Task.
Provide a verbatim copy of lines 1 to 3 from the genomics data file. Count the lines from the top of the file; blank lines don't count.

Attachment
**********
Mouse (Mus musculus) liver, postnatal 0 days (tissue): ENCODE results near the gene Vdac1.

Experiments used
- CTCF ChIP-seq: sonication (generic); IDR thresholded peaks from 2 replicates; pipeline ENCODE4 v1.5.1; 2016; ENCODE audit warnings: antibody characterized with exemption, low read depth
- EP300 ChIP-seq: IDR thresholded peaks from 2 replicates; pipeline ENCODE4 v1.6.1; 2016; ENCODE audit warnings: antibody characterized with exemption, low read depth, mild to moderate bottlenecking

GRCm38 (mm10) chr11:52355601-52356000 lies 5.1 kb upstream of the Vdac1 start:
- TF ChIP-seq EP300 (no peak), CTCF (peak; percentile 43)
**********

Mouse (Mus musculus) liver, postnatal 0 days (tissue): ENCODE results near the gene Vdac1.

Experiments used
- CTCF ChIP-seq: sonication (generic); IDR thresholded peaks from 2 replicates; pipeline ENCODE4 v1.5.1; 2016; ENCODE audit warnings: antibody characterized with exemption, low read depth